Welcome to the Running Back Opportunity Report. The goal of this series is to go beyond raw carries, targets and yardage stats to look at the true opportunity each running back had to score fantasy points each week, and what they did with it.
Methodology and Acronyms
The stats I use in this article come from the Fantasy Efficiency App. It’s an awesome app that allows you to look at the efficiency of every player from every week (including the playoffs) all the way back to 2000. It also provides a more nuanced look at player efficiency. Most efficiency metrics are per carry, target, snap, etc. These are helpful but treat all opportunities as equal. For example, Fantasy Points per Target thinks targeting a player at his own 10 yard line is the same as targeting him at his opponent’s 10 yard line, when anyone who’s watched a football game knows that’s not the case. The Fantasy Efficiency App corrects this by weighting each opportunity based on the average FP value of the line of scrimmage for that play. This gives us a better understanding of which players are receiving valuable workloads, and which players are capitalizing on their opportunities.
There are two acronyms you’ll need to know for this series: EP and FPOE.
EP = Expected Points. EP is the difference between getting a carry at the your own 10 versus your opponent’s 10. Your 10, low EP. Your opponents 10, high EP.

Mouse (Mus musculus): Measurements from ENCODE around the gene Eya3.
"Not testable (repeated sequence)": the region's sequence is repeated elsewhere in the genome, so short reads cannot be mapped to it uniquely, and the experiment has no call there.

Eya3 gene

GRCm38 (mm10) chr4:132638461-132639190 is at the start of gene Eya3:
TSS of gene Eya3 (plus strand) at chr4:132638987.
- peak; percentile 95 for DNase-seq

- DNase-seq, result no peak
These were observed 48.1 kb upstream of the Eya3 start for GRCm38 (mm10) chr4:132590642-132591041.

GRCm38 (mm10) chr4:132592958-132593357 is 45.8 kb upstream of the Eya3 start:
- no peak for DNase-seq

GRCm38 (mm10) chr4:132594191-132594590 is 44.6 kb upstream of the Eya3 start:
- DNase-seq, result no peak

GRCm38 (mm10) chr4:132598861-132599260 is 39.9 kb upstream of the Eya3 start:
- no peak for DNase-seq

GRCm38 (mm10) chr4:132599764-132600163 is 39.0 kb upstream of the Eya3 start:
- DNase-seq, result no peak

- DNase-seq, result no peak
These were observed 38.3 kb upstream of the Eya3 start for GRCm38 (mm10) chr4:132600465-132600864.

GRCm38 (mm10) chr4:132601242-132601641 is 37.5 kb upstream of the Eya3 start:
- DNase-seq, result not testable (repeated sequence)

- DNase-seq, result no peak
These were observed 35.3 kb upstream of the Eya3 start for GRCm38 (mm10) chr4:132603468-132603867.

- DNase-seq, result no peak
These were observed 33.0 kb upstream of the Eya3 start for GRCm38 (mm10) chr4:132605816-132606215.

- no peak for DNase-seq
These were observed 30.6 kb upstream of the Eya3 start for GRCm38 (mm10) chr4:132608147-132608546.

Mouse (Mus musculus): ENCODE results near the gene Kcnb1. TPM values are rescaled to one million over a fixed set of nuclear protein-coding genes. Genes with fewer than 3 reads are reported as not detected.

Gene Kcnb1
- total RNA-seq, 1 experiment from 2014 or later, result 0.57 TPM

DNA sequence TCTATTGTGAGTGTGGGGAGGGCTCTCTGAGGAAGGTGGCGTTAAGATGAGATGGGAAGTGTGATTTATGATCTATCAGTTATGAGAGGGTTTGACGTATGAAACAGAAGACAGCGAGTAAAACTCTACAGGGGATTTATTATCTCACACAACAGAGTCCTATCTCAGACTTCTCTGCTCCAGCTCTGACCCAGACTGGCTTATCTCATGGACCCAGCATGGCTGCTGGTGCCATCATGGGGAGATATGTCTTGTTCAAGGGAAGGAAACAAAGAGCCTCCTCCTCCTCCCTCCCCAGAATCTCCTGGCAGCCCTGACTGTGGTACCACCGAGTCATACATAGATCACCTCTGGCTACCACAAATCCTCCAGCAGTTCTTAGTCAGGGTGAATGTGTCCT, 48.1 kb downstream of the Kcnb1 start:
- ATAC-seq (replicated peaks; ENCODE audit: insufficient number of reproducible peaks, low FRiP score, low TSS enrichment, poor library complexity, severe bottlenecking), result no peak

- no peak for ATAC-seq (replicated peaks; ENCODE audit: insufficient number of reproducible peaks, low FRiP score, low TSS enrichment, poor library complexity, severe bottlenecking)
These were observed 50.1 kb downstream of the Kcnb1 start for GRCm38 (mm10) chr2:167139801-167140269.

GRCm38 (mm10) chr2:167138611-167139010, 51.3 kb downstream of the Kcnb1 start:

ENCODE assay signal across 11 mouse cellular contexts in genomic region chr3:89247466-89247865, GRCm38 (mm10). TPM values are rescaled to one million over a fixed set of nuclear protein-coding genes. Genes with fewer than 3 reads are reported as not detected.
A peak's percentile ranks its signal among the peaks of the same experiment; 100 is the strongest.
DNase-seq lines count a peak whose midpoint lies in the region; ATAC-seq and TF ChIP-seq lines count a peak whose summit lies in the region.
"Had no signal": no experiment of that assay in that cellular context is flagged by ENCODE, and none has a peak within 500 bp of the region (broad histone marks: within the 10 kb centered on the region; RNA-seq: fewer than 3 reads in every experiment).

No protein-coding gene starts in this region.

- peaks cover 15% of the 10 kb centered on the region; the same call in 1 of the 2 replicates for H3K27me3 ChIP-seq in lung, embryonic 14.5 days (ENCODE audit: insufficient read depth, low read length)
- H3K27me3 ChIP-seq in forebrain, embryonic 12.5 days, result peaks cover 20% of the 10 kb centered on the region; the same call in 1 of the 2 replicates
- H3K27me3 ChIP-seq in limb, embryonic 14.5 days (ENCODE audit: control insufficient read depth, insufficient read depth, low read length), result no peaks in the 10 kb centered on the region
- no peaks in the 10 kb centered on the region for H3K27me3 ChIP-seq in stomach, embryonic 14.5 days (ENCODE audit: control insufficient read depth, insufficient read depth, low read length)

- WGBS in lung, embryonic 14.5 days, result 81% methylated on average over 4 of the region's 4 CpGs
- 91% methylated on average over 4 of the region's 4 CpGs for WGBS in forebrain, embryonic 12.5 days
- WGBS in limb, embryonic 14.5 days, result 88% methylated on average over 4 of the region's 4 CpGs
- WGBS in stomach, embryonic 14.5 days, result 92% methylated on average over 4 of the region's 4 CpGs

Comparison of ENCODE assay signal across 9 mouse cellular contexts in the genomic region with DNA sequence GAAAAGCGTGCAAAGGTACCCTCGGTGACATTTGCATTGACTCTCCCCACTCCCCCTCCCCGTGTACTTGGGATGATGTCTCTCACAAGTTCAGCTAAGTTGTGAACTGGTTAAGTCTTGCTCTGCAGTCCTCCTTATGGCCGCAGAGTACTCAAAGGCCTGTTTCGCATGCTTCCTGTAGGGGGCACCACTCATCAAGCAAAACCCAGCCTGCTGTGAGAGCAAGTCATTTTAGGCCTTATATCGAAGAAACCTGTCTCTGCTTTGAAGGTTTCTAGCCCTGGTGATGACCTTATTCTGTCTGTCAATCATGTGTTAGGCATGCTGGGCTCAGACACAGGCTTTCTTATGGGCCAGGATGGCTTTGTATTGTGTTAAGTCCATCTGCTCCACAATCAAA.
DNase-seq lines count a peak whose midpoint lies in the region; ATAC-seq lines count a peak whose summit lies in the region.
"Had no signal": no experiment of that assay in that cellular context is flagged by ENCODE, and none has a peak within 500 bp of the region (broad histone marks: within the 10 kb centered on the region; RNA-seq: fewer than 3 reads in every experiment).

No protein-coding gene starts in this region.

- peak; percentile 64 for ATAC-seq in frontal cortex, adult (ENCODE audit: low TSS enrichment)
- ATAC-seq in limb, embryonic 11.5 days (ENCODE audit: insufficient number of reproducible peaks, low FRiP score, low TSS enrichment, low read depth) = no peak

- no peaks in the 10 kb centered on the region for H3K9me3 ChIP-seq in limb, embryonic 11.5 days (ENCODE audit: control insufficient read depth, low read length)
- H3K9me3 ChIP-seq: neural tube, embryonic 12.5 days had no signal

FPOE = Fantasy Points Over Expectation. This is a player’s performance against EP. A TD from your own 10 yard line is worth more FPOE than from your opponent’s 10 yard line–and not because of the associated yardage–the TD itself is more valuable because it was much less likely to occur from such a great distance.
One Final note is that the FPs listed in the App and in this article are in PPR scoring.
Top 7 Takeaways from Week 5
1 – Pour One Out for Jamaal Charles
The sight of Jamaal Charles going down with a torn ACL was a sad moment for anyone who loves watching great RBs, as we’ll be without one of the best and most underrated RB in the NFL for the rest of the season. Here’s hoping that Charles can return to form in 2016. For now though, let’s take a moment to reflect on the season he was putting together. Charles finishes 2015 with the second highest FPOE behind only Devonta Freeman. Based on last year’s results it’s likely that Charles will finish in the top 24 in FPOE for the 2015 season, despite playing less than five full games. In fact, Charles was on pace to finish with more FPOE than any RB in 2014, and more than every skill player except Dez Bryant. That type of efficiency simply can’t be replaced.
But now that Charles is out the question becomes, who will take his place and how much are they worth? Several RotoViz writers recently shared their thoughts on that subject, but I’ll add my two cents as well. In my opinion it comes down to the way the Chiefs score points from the RB position–low volume, high efficiency rushing and high volume, high efficiency receiving. With Charles out for the season the high efficiency part of that equation will likely change, so I recommend targeting the Chiefs third ranked receiving workload for RBs rather than their 29th ranked rushing workload.